Eligible . . . Anna Beckingsale wanted her daughter, Lucy (8), to be vaccinated before the school year started.

Another step has been added to the back-to-school routine.

Last week, children aged 5-11 became eligible to be immunised against Covid-19.

Although the Government advertised vaccines for children would start on January 17, supplies had not been readily available to medical practices in Oamaru.

Central Medical general practitioner Jon Scott his practice did not get supplies until Thursday last week.

Dr Scott said a lot of people had been inquiring about the vaccines, and many had been frustrated by the delay.

Central Medical would dedicate an hour a day to the children’s vaccinations, which were a third of the adult dose.

For parents who may be cautious about vaccinating their children, Dr Scott assured them that, although like every vaccine it carried a very small risk, it was outweighed by a very big benefit.

‘‘There is a misconception that children don’t get ill with [Covid-19].’’

Pediatricians across the world had observed the effects of Covid-19 on children, including Multisystem inflammatory syndrome, which could also affect adults, he said.

The vaccine helped reduce the spread of the virus, particularly in schools which had been a site of transmission, Dr Scott said.

‘‘We are encouraging 5-11-year-olds to get vaccinated, because that’s another vector of transmission of [Covid-19],’’ he said.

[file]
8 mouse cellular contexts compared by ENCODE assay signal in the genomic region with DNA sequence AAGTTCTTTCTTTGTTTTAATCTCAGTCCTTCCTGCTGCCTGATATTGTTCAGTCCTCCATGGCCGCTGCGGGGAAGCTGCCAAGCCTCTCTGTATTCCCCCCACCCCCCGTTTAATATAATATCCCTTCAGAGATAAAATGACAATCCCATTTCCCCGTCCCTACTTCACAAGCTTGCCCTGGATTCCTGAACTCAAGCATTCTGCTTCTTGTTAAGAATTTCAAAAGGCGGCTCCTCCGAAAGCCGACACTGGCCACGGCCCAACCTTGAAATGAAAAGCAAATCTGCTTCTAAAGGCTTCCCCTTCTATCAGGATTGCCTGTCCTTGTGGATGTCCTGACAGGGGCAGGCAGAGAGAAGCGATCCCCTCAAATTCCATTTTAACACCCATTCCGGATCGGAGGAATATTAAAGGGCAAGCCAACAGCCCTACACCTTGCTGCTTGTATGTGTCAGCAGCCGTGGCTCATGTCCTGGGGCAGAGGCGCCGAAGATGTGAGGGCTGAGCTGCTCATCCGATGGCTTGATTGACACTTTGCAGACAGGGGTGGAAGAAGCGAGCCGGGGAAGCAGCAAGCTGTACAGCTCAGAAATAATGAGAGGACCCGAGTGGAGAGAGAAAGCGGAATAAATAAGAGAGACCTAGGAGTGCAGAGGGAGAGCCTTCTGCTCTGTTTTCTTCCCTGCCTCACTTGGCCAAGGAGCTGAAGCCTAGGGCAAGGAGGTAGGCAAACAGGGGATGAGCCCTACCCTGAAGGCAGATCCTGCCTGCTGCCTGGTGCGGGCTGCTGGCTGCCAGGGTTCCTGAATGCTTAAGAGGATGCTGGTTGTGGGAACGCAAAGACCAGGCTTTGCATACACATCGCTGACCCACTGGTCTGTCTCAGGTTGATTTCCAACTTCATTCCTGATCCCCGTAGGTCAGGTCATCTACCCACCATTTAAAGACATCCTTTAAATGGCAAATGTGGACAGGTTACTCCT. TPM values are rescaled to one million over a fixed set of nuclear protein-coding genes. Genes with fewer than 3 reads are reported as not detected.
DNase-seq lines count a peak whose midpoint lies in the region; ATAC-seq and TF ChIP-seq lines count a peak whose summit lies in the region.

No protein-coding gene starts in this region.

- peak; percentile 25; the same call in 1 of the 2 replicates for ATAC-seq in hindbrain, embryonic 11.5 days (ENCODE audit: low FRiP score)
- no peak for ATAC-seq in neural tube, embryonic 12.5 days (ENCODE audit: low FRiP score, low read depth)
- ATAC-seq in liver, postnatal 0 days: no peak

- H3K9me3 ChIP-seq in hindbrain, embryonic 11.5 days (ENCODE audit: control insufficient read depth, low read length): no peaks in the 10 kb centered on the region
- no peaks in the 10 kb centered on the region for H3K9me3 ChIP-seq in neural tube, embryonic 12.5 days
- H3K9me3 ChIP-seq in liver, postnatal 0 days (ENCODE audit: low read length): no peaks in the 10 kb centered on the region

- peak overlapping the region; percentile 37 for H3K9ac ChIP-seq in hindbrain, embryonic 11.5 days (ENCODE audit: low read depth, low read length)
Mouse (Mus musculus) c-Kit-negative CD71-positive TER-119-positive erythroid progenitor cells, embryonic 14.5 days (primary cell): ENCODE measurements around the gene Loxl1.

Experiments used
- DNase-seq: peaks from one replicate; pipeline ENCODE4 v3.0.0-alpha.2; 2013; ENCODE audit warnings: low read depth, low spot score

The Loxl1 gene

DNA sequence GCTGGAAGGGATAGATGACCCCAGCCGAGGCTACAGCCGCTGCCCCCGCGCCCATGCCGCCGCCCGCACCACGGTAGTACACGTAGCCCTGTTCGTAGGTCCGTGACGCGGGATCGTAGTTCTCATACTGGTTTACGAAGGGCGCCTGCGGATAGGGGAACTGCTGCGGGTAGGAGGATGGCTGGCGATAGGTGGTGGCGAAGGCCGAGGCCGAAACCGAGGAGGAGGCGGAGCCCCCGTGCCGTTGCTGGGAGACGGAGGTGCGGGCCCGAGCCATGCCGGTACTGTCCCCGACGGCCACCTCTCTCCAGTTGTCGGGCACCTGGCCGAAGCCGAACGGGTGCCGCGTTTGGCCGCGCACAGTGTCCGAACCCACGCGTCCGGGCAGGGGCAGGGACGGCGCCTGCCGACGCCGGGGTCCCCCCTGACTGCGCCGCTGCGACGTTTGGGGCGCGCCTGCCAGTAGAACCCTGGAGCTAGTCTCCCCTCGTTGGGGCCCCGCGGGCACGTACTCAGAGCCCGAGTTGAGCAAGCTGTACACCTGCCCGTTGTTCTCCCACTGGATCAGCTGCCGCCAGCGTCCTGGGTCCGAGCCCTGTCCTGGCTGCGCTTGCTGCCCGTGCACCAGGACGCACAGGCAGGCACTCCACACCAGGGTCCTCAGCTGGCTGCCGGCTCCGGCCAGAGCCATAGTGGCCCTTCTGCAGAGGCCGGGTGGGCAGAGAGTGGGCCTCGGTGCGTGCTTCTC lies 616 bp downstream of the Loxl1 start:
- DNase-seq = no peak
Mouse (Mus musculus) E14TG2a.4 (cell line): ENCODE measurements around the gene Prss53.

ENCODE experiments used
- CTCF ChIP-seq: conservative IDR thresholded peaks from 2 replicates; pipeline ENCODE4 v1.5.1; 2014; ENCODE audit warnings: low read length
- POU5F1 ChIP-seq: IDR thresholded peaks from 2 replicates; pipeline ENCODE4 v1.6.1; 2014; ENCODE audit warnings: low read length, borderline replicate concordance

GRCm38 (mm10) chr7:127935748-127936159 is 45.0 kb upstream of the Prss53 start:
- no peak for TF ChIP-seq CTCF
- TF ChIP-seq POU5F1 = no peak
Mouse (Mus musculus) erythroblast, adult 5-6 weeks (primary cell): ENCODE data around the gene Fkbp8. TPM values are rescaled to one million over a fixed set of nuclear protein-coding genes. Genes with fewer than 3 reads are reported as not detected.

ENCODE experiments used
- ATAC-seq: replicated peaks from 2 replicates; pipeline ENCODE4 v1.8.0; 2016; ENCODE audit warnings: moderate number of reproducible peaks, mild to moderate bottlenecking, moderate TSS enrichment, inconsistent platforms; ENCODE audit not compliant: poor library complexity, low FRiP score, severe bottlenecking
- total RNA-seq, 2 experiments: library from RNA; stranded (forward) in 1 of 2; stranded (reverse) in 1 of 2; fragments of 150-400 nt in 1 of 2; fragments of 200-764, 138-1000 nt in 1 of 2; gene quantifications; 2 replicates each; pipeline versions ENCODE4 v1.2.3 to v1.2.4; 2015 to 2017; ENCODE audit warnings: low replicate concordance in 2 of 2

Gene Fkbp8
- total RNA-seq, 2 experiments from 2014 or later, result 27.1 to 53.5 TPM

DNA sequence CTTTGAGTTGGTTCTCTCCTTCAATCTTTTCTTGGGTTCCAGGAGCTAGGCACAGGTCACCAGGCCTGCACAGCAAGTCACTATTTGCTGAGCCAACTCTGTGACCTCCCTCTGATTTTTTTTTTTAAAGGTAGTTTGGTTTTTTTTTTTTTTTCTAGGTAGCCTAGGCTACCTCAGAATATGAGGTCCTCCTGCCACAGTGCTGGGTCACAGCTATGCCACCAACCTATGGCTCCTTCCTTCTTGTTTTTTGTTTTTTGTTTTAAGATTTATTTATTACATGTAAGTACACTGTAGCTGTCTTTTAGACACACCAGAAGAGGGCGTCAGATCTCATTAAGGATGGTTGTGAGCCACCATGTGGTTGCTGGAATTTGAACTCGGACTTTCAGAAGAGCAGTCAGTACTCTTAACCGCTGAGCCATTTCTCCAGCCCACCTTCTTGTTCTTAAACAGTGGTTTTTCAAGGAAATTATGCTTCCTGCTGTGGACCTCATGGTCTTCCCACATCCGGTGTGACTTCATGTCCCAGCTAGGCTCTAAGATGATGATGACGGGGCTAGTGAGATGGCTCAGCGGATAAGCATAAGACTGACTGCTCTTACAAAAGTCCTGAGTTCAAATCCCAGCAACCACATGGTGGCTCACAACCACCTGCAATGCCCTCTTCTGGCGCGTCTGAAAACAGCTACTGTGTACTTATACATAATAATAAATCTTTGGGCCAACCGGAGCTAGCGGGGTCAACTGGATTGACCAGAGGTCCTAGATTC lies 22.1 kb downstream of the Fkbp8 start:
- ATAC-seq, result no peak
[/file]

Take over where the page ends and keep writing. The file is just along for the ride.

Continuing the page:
‘‘The Omicron variant is incredibly infectious.

‘‘The more people within the community who have antibodies, the smaller the impact the epidemic will have on all of us.’’

North End Health Centre practice manager Sreeja Surej said the centre started its children’s vaccinations last Thursday, also because of a delay in receiving supplies.

But the vaccinations had gone very well since they started administering them last week.

The centre was doing 10 a day, between 9am and 10.30am.

As the new school year approached, the centre’s staff expected demand for the children’s vaccinations to be high.

Anna Beckingsale’s children, Lucy (8) and Jack (6), were vaccinated at the North End practice on Monday morning in preparation for the start of the school year.

Mrs Beckingsale said it was important in minimising the risk for their family and the community.

Oamaru Doctors practice manager Marie Robins said there had been a ‘‘huge demand’’ for the children’s vaccine, and the practice had experienced a similar delay in receiving supplies.

As a result, the practice’s children’s vaccination clinic would start today, and it was already fully booked, Mrs Robins said.

Subsequent children’s vaccination clinics would be held on Friday afternoons, by appointment only.

Whitestone Family Practice practice manager Sandra Isteed said the centre was providing children’s vaccinations to those already registered with the practice.

A Southern DHB spokeswoman said the rollout of children’s vaccinations across the Southern district was phased to allow providers to increase their capacity in delivering both 5-11-year old and booster vaccinations.

She claimed there had not been any issues regarding delayed deliveries.

‘‘Vaccine deliveries are made to clinics based on the number of 5-11-year-old vaccinations a clinic determines that they can safely provide.’’